Reviews: ‘Paranormal Activity’ and more
You’re sound asleep; you roll over, briefly awaken to a loud sound somewhere, you close your eyes then hear it coming closer.
That’s the pertinent scenario for a reoccurring nightmare. Depending on when you actually fall out of the sack, you may dream until the night dream has you pinned to the pillow gasping for air.
Call this the outline for “Paranormal Activity.” Except the house isn’t haunted; it’s the guy’s girl friend, Katie (Katie Featherston), who has for years complained of something following her. After a veiled joke about untold baggage before moving in together, Micah (Micah Sloat) summons a psychic. Opening the door and he’s done; you need an exorcist referral.
Male ego pounding, Micah wants to capture whatever it is on tape. He thinks it will then go away. She doesn’t.
After a yawning 30 minutes of a couple running around in their shorts and barefeet, “Paranormal” begins to step up the inexplicable, starting with a moving sheet, bouncing bed, footprints, and a sleepwalking lady.
How laborious to rewind and fast forward day after day. The couple misses a snippet that certainly demonstrates that an empty house, Ouija board, and spontaneous combustion has an uninvited invisible guest.
Pay attention to the negative energy accelerates remark. As the couple’s nerves tighten arguments ensue.
Flatly maintaining the turn the camera on and bring the camera obsession, “Paranormal Activity” incorporates the “Cloverfield,” “Quarantine,” and “Blair Witch” point-of-view camera perspective (also used impressively by John Carpenter in the original “Halloween”). Little manifestations bring larger ones with no explanation.
You may not empathetically attach due to the editing, which covers several weeks. Those fade-outs and cuts detract and deflate. It’s the burning of the picture in an otherwise empty living room that seals the fright ratio. From that moment, the demonic presence takes control.
Micah and Katie have acutely synchronized acting abilities. You always view their conversations as plucked from reality, rather than staged.
Having gained a scariest movie of the year rep, “Paranormal Activity” will not be a smoothly orchestrated excursion. It has screams; it has sputters; you will think about it when you go to bed since a large portion of the scenes involve a bed, linens, pillows, and two people rolling and tumbling during their snooze.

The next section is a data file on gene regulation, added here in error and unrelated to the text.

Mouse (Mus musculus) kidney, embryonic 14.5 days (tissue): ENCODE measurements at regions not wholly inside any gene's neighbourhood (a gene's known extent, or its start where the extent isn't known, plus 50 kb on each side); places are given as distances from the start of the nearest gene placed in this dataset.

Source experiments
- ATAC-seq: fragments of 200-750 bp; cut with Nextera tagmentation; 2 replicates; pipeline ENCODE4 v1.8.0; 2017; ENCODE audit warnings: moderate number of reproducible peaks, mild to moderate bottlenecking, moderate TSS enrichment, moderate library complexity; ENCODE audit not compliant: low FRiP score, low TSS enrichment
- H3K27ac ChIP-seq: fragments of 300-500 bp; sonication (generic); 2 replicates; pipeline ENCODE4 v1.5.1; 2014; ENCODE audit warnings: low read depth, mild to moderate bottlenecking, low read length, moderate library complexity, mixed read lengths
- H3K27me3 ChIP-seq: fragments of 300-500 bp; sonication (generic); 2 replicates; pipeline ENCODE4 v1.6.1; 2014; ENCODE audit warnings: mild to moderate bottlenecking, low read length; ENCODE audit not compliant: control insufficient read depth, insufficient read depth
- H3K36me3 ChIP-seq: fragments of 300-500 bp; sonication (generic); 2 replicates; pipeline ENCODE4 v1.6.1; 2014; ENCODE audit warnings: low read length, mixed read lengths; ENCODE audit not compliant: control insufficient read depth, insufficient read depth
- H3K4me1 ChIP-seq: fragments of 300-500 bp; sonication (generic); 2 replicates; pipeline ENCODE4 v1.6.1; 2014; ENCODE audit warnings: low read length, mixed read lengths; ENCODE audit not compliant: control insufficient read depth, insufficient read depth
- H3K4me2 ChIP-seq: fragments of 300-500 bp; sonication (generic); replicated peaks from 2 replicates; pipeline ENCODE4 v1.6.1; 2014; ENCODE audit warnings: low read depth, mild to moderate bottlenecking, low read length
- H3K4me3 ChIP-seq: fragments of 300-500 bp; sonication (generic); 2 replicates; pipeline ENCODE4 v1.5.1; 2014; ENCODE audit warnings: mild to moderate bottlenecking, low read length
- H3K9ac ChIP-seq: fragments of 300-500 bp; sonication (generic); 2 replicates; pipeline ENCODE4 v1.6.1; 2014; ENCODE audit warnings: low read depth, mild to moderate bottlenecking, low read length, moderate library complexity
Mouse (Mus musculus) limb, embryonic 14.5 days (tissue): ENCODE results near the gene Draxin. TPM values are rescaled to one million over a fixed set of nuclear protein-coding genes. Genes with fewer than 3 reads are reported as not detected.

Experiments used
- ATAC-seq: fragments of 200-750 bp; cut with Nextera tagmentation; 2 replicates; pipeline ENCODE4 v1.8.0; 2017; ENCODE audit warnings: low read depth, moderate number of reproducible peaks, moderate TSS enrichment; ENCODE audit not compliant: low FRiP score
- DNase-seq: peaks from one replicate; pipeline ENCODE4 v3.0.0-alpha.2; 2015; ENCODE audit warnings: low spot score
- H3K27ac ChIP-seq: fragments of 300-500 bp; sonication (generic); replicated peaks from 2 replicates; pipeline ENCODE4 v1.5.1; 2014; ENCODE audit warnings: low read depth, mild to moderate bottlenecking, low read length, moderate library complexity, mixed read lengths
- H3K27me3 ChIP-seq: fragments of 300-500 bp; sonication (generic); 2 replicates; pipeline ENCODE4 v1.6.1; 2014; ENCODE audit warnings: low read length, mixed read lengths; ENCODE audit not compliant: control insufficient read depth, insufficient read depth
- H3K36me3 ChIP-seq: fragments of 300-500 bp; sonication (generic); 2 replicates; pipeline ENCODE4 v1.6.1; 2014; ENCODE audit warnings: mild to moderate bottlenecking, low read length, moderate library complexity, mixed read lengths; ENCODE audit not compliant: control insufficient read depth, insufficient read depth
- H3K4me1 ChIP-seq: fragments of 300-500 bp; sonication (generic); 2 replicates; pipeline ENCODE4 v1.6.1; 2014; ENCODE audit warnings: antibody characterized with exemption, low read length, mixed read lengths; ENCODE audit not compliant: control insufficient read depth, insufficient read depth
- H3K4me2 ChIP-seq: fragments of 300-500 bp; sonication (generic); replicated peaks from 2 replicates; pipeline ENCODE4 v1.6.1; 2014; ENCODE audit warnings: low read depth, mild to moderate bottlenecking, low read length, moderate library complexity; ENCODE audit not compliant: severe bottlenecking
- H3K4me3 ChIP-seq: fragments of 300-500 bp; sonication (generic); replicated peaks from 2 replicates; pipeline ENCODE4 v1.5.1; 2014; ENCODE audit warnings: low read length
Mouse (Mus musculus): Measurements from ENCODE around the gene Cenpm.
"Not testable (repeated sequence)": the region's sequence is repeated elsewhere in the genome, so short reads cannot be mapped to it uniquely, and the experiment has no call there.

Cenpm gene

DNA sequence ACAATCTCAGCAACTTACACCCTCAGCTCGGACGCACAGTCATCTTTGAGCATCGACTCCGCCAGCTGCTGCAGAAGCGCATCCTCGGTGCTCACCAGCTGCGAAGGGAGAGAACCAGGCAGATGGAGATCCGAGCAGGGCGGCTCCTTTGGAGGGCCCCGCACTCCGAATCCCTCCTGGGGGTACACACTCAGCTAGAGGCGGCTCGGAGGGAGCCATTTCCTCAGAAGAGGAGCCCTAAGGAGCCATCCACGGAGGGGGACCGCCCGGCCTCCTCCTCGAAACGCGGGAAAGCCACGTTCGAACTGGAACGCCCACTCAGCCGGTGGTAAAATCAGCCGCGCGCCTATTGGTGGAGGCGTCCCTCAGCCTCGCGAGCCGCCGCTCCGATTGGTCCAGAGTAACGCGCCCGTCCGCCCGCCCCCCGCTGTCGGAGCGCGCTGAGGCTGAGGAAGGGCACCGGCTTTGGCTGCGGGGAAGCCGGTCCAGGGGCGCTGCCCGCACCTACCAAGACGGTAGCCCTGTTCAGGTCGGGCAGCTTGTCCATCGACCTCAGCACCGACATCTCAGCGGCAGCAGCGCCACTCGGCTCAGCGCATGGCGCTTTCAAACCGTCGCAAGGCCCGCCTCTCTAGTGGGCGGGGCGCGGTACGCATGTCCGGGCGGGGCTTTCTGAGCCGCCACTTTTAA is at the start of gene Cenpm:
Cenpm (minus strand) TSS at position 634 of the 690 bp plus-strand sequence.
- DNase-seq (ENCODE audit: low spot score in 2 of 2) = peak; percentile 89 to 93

∫ Law Abiding Citizen: What is justice? For the crime victim, it’s severe consequences for the perpetrator. Under the rule of law, the rules change —- the police have to jump through lots of procedural non-rights violation hoops, have solid admissible evidence, a jury that renders a 12-0 verdict, and a tough judge to give a maximum sentence.
More complicated from a random vigilante thriller, “Law Abiding Citizen” pummels an extreme example where the survivor (Clyde Shelton played by Gerald Butler) of a murderous home invasion happens to have Rambo styled Special Forces training and assassination skills from a stint with the CIA (or an equivalent).
Charles Bronson popularized striking back at muggers in a series of ‘70s flicks under the “Death Wish” franchise. When the plea-bargained murderers start dropping in agony, Shelton’s unflappable and manipulative persona places him in a Hannibal Lector category. He inhibits audience identification due to the growing extinct of his psychosis.
Can you imagine the straightforward voice uttering, “Good evening, Mr. Phelps” to a cunning, cerebral agent who’s plotting vengeance where the non-punished fall into a chainsaw massacre chamber of terrors?
Losing the fallible morality debates of “Star Chamber,” “And Justice for All” or “Walking Tall,” the degree of calculated mutilation and Shelton’s ‘just business’ non-responsiveness to deaths increasingly distanced from the two killers of his family pushes the film past the ‘justice’ line in the sand.
“Law Abiding” recovers its mojo as Jamie Foxx (the embattled prosecutor) absorbs details and quickly sweeps the slaughter emphasis to a caper solving mystery.
∫ Amelia: We know Miss Earhart (Hillary Swank) won’t make it around the world in her plane, but a slight buzzer predicts Swank could strike award nomination goal as this early Aviatrix.
∫ Saw VI: Shawnee Smith said we learn more about the characters and their motivations. She also warned the sets were as disturbing as the finished product.
∫ This Is It: The King of Pop’s last stand. Will the edited together bits and pieces from his rehearsals from the world tour that was not to happen, be electrifying or solemn? The King of Pop reigns at cinemas starting Oct. 28.
∫ The Box: Can’t wait based on the preview. A young couple (Cameron Diaz, James Marsden) receives a mysterious delivery. They’re told by pressing the button a million bucks goes in their bank account, but somewhere a stranger dies. Visually and aesthetically, this has potential of a bizarre “Twilight Zone” intelligent thriller. It’s set for Nov. 6.
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